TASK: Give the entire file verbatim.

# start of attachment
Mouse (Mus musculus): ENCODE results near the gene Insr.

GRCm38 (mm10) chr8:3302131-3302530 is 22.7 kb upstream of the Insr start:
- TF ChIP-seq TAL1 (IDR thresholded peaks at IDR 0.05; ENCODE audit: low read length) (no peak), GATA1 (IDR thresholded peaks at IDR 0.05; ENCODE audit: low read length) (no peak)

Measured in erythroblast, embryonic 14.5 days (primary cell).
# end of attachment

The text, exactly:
Mouse (Mus musculus): ENCODE results near the gene Insr.

GRCm38 (mm10) chr8:3302131-3302530 is 22.7 kb upstream of the Insr start:
- TF ChIP-seq TAL1 (IDR thresholded peaks at IDR 0.05; ENCODE audit: low read length) (no peak), GATA1 (IDR thresholded peaks at IDR 0.05; ENCODE audit: low read length) (no peak)

Measured in erythroblast, embryonic 14.5 days (primary cell).